Data & Research

Chinese web and client game growth halts as mobile gears up

iResearch plots the changes

Chinese web and client game growth halts as mobile gears up

Trying to keep abreast of the Chinese games market is almost impossible.

It changes so quickly that yesterday's secret sauce often sours the following day.

Chinese analyst iResearch has taken a novel approach to keep its eye on the market changes.

It attempts to track the number of developers and titles of various types of games.

For example, it states that in the first half of 2014, there were 4,202 'producers' of mobile games - presumably developers and publishers.

It also says there were 7,806 mobile games during the period.

We can only guess it means this number of games were released.

More generally, it notes that Android is a more popular platform than iOS, which iOS experiencing a slight decline in releases.

PC slows

More satisfying is iResearch's research on web and PC client games, which demonstrates the impact that mobile games - still only around 15 percent of the overall Chinese games market - are having.

For this sector, it notes that during Q2 2014, there were 70 companies spending money advertising PC client games (up from 61 in Q1), while the number of available games rose from 132 to 159.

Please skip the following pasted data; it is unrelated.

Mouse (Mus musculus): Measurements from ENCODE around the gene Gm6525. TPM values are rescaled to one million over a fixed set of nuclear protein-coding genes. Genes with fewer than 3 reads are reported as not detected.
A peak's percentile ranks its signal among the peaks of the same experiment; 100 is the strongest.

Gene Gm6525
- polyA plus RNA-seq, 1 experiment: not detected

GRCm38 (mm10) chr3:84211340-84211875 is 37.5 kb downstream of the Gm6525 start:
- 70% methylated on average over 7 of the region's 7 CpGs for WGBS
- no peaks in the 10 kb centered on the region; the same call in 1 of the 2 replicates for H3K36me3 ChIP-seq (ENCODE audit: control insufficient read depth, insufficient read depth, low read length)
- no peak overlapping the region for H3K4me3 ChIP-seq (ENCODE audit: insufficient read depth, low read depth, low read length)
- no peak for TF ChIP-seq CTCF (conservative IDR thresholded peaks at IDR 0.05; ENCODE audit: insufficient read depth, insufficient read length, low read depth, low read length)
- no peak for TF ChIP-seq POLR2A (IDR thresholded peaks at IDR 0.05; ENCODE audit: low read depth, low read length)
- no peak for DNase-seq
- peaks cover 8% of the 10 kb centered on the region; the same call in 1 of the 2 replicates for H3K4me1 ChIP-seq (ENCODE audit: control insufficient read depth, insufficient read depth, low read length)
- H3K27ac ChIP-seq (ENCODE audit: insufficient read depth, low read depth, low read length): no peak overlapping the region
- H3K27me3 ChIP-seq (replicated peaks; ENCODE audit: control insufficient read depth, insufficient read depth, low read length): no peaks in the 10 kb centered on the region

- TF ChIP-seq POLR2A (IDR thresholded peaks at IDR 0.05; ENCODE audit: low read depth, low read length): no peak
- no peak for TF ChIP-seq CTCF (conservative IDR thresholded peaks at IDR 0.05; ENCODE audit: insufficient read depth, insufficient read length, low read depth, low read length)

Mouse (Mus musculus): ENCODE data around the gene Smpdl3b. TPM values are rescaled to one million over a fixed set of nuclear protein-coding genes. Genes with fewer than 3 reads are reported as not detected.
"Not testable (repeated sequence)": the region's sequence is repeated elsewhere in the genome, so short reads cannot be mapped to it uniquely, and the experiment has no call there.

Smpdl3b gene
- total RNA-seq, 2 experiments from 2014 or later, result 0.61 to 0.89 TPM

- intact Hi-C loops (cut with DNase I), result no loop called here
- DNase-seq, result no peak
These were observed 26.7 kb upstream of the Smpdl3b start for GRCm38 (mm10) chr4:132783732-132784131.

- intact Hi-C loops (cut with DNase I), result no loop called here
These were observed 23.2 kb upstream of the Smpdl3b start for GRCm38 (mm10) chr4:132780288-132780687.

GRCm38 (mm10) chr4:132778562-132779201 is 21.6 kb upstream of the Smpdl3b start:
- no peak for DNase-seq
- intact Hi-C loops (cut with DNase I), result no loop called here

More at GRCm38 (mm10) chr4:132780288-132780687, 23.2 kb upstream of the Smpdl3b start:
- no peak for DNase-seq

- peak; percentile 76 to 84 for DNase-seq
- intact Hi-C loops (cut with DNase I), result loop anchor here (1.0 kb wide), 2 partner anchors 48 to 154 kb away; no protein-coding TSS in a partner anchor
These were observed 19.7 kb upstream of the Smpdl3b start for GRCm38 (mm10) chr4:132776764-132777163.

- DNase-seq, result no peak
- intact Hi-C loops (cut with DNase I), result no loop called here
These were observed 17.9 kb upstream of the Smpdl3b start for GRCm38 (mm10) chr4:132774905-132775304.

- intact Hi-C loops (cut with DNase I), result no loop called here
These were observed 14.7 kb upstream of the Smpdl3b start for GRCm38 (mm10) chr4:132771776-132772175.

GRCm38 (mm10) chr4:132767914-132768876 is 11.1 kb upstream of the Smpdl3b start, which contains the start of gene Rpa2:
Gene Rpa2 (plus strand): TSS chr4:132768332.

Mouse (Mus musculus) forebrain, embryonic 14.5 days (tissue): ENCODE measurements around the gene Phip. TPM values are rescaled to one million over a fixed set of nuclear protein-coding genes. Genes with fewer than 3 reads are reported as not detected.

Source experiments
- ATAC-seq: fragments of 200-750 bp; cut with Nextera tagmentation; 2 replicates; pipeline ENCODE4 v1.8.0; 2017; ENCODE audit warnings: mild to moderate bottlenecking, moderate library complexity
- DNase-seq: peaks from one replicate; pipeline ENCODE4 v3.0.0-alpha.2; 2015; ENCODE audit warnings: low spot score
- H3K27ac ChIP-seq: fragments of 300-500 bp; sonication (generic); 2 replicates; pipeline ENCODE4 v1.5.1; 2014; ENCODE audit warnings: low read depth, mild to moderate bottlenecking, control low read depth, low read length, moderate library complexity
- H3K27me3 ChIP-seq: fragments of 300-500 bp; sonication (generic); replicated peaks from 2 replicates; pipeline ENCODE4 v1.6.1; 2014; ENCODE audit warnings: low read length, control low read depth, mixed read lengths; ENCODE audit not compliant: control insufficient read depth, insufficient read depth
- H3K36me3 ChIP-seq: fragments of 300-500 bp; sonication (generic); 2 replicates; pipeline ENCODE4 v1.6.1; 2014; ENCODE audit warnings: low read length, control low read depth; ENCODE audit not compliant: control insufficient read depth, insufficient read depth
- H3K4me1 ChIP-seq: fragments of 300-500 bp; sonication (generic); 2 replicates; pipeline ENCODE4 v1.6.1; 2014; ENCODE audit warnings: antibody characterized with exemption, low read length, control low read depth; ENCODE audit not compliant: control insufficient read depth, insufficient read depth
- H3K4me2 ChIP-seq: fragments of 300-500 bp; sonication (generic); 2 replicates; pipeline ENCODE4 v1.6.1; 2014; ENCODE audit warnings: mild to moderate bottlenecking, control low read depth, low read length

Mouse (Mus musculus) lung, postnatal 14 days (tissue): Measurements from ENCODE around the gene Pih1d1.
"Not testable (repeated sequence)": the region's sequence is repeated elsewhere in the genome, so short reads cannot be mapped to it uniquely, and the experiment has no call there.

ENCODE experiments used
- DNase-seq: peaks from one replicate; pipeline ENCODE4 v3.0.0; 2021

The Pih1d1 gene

The number of advertisers for client games is declining

However, the market is in decline compared to 2012.

It's a similar situation in the Chinese web game sector, where growth has totally halted: it's been flat quarter-on-quarter since Q3 2014, although these numbers don't include Tencent, which is the dominant PC gaming platform in China.

There's been a plateau in the number of web games in China

iResearch says that the web game market is now mature and experiencing as "zero-sum effect" as companies fight over the same players.

[source: iResearch]

Contributing Editor

A Pocket Gamer co-founder, Jon is Contributing Editor at which means he acts like a slightly confused uncle who's forgotten where he's left his glasses. As well as letters and cameras, he likes imaginary numbers and legumes.